Bible Q&A: Why was Mary political?

Our Bible Q&A series explores the questions you’ve asked us about the Bible.

This article represents the author’s personal view. It accords with Bible Society’s values, but is not intended to express our position as an organisation.

Question:

Was Mary really getting political when she sang, ‘He has brought down rulers from their thrones... He has filled the hungry with good things but has sent the rich empty away’?

Answer:

Mary’s song in Luke 1.46–55, known as the Magnificat, is a joyful outpouring of praise to God for everything she expects him to do through the gift of her son. If we assume she knew that this baby was the Messiah promised by God in the Hebrew Scriptures (our Old Testament), we can also assume that she, like most other Jews at the time, expected him to be a political saviour – a deliverer who would drive the Roman overlords out of the land and usher in a new golden age as king of Israel. 

The words of the angel Gabriel to Mary had reinforced that belief: ‘The Lord God will give to him the throne of his ancestor David. He will reign over the house of Jacob for ever, and of his kingdom there will be no end’ (Luke 1.32–33). Gabriel’s message echoes the messianic prophecy in Isaiah 9.7, which says, ‘Of the increase of his government and of peace there will be no end, on the throne of David and over his kingdom, to establish it and to uphold it with justice and with righteousness from this time forth and for evermore’ (ESV).

‘Throne’, ‘reign’, ‘kingdom’ and ‘government’ – these are political words, and the references to David give them added potency. David was a warrior king who conquered powerful tribes to take control of the land of Israel and unite his nation within it. So, based on Gabriel’s message, it’s not surprising that Mary would expect her son to be like King David and ‘bring down rulers from their thrones’.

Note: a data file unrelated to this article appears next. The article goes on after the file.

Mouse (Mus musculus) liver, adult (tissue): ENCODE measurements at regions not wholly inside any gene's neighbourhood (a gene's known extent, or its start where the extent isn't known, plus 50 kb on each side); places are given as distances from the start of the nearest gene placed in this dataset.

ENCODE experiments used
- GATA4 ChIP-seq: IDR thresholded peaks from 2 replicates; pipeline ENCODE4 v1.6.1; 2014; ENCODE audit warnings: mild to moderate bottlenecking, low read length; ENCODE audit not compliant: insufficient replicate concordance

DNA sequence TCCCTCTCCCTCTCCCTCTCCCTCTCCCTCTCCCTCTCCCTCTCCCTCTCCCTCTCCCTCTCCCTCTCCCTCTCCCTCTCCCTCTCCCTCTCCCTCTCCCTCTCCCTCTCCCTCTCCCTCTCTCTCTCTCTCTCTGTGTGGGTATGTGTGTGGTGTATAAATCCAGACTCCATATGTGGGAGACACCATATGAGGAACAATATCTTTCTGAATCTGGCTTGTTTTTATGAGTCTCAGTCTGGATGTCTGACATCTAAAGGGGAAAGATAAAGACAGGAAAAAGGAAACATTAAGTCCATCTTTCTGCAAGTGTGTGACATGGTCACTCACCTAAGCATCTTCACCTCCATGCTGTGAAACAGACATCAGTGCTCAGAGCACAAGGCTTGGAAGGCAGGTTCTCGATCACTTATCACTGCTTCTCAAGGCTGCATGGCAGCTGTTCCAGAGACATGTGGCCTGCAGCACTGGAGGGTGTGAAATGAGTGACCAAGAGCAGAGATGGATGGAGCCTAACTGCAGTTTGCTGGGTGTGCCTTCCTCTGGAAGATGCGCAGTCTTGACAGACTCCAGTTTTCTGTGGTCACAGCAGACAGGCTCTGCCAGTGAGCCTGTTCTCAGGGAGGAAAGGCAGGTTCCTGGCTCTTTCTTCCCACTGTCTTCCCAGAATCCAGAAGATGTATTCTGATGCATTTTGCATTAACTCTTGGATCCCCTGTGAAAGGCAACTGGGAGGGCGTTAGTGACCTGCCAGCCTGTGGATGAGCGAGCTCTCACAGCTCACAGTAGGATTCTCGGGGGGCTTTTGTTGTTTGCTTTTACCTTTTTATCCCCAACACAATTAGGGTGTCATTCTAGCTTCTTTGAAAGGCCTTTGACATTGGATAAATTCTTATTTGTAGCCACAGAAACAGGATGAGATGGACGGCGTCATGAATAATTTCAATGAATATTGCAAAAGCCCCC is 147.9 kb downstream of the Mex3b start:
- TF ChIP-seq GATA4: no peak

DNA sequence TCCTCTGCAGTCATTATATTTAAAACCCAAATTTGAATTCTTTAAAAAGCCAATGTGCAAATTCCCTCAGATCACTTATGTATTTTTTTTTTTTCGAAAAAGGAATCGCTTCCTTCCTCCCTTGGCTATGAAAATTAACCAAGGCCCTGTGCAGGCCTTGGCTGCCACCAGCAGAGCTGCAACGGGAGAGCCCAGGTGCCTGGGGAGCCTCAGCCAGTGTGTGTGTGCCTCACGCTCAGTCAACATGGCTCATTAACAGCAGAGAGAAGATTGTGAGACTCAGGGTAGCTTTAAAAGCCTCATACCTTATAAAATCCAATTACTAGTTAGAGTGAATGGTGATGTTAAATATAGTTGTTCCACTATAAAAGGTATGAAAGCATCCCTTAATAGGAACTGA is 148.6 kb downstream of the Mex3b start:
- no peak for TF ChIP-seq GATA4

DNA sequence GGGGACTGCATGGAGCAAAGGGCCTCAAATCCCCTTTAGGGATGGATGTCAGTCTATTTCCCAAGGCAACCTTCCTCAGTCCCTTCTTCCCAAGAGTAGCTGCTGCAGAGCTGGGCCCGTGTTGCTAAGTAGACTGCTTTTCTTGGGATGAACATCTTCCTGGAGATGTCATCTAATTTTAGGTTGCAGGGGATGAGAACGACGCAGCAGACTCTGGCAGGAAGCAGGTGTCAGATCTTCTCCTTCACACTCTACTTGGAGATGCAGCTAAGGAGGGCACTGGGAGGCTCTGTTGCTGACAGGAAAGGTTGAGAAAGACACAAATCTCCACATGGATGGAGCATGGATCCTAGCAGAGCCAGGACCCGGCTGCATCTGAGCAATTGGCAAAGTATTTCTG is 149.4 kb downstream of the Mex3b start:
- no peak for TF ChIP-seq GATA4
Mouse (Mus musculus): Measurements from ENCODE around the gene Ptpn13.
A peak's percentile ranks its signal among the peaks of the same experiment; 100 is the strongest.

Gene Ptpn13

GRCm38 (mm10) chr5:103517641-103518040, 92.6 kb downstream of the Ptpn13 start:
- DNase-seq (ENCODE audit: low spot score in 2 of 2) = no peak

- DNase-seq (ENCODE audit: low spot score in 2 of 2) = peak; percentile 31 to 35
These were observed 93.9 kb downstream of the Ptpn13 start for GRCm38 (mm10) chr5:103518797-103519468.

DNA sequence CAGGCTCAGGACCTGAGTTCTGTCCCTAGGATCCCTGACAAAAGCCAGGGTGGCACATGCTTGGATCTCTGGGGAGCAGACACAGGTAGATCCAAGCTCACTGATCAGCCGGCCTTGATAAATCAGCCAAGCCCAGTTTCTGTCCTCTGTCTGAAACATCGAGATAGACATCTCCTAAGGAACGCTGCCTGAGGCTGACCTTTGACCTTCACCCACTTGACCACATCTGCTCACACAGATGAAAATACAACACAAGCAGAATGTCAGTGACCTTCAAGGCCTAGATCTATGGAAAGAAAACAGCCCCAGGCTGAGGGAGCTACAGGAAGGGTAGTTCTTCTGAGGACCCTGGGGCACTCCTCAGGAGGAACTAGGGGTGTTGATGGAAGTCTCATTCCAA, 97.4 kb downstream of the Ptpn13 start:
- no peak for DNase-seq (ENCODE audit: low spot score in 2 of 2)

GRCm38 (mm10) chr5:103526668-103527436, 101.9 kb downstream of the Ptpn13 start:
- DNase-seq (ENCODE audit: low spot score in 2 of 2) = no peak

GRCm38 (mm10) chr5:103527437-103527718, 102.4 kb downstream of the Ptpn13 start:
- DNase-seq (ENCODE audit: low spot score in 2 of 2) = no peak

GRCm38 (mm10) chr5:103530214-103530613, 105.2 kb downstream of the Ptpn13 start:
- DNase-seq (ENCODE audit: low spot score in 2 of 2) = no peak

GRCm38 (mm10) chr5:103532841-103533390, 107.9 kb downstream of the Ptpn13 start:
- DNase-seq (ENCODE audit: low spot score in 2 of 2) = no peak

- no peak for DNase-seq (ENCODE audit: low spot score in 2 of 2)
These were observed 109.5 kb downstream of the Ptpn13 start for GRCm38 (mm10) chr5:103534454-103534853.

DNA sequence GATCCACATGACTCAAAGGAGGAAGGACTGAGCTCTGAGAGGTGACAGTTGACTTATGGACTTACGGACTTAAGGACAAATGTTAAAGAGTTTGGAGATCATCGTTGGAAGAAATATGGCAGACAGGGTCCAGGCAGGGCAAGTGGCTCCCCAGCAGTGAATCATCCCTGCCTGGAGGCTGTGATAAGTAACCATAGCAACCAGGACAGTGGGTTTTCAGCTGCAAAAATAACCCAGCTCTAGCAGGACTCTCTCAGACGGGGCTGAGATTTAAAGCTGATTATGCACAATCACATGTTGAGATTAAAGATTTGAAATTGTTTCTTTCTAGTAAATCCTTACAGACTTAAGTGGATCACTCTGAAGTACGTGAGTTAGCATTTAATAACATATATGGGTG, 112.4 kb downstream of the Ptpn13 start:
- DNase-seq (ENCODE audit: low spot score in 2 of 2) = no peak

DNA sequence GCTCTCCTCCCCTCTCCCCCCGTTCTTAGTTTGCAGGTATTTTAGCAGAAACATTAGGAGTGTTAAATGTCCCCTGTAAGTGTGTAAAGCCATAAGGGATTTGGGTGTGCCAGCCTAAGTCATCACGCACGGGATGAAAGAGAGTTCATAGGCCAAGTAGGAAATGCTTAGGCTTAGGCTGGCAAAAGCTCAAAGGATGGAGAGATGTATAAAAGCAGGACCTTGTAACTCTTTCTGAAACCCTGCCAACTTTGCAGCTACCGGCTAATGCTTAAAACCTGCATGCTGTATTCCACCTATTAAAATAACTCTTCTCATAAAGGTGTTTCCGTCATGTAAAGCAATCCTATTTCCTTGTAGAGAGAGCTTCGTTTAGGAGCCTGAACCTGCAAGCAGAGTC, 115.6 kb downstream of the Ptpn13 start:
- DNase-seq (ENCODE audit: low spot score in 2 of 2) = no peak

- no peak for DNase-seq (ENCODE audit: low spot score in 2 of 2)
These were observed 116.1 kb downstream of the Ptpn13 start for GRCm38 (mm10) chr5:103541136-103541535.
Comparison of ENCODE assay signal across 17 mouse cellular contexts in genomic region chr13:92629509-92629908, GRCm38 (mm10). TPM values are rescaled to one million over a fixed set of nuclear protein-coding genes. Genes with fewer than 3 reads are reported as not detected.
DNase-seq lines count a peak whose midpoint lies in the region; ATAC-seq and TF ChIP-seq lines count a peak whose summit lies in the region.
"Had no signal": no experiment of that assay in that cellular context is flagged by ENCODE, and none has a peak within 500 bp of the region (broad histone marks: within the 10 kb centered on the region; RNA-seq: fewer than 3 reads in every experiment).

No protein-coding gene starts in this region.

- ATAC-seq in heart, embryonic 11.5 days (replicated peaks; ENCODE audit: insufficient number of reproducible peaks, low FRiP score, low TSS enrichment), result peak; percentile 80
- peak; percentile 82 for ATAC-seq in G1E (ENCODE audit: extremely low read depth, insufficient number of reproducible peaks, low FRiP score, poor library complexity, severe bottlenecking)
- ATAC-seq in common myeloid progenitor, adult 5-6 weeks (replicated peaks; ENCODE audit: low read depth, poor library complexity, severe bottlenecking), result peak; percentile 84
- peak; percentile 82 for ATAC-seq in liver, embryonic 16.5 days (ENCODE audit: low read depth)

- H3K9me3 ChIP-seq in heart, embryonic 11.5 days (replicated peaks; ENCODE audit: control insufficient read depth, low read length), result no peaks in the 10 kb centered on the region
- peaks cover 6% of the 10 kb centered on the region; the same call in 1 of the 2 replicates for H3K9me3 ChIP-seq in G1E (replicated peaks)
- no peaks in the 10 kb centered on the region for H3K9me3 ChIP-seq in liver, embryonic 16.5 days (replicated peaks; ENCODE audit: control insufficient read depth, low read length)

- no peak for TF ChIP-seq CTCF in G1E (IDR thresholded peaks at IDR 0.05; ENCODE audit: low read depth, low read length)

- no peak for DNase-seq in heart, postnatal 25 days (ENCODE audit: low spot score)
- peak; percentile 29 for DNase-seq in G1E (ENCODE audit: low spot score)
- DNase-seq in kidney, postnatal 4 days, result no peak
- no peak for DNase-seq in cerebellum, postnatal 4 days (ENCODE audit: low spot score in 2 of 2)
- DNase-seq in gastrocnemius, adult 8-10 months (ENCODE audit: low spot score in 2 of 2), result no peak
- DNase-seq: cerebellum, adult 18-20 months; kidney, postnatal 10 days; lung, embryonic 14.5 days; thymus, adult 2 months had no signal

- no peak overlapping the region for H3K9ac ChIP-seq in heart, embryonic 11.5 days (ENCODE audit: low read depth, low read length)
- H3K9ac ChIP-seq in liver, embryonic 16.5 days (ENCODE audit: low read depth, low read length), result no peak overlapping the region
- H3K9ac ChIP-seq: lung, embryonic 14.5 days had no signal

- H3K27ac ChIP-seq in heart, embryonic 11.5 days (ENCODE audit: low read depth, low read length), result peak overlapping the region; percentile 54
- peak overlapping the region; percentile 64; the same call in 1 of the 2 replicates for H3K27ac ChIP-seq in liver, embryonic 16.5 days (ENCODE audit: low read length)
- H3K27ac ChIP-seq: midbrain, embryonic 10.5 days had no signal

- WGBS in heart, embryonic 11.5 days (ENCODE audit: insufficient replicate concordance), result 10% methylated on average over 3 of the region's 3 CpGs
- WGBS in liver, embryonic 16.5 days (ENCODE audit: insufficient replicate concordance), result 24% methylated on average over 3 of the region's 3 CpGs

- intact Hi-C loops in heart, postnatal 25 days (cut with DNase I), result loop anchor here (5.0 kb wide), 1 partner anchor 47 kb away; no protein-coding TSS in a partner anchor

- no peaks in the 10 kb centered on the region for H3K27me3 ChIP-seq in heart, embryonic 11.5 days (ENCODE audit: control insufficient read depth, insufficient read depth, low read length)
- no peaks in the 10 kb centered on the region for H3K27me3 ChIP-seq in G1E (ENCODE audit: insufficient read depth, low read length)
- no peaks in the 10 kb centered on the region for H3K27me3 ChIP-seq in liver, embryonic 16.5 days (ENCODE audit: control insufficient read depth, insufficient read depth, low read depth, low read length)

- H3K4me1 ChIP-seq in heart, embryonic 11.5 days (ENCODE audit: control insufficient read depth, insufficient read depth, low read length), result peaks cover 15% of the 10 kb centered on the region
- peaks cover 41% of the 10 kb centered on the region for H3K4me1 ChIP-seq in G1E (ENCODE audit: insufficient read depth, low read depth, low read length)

Isaiah 9.7 also suggests, though, that the King-Messiah will uphold ‘justice and righteousness’. Another messianic prophecy, this time brought by Jeremiah, says something similar: ‘The days are surely coming, says the Lord, when I will raise up for David a righteous Branch, and he shall reign as king and deal wisely, and shall execute justice and righteousness in the land’ (Jeremiah 23.5). Justice involves caring and providing for the poor, even at the expense of the ultra-rich, and this is what Mary is commending when she sings, ‘He has filled the hungry with good things but has sent the rich away empty.’ It’s interesting that in John’s account of the feeding of the 5,000, the story ends with Jesus escaping from the crowds who are ‘about to come and take him by force to make him king’ (John 6.15, NRSV). Filling the hungry is seen here as a political act.

So Mary’s song does have clear political overtones. She rejoices in the idea that her son is destined to overturn an oppressive system and set in place the everlasting government of God in the land of Israel. From her point of view, this would have seemed obvious – and the first disciples of Jesus would have agreed with her.

The expectation that Jesus was going to lead a rebellion against the occupying Romans and bring down those rulers from their thrones was very deep-rooted in the minds of his followers. Why else would Peter bring a sword to the garden of Gethsemane (John 18.10)? Even up to the day of Jesus’ ascension, the disciples were still clinging to this hope, asking, ‘Lord, is this the time when you will restore the kingdom to Israel?’ (Acts 1.6).

But Jesus never saw himself as that kind of Messiah. He had already redefined the kingdom of God as a place where violence is neutralised by peaceful resistance (‘If anyone strikes you on the right cheek, turn the other also’, Matthew 5.39), and his words to Pontius Pilate had made his position clear: ‘My kingdom is not from this world. If my kingdom were from this world, my followers would be fighting to keep me from being handed over to the Jews. But as it is, my kingdom is not from here’ (John 18.36). 

Jesus’ disciples, including Mary, expected him to be the ruler of an earthly kingdom; he turned that idea on its head and spoke of a radically different, heavenly kingdom. However, this doesn’t mean that the kingdom is only ‘spiritual’, with no practical outworking in the world. After all, Jesus himself taught his disciples to pray, ‘Your kingdom come. Your will be done, on earth as it is in heaven’ (Matthew 6.10). When Mary sang her unashamedly political Magnificat, she was voicing a hope that continually challenges us – that the righteous, just and peaceful kingdom of God would be seen on earth, in very real and tangible ways, through Jesus and his message.


Have you got a question about the Bible? Let us know and we’ll do our best to answer it!

This article was written Lisa Cherrett​, who works in our publishing team.

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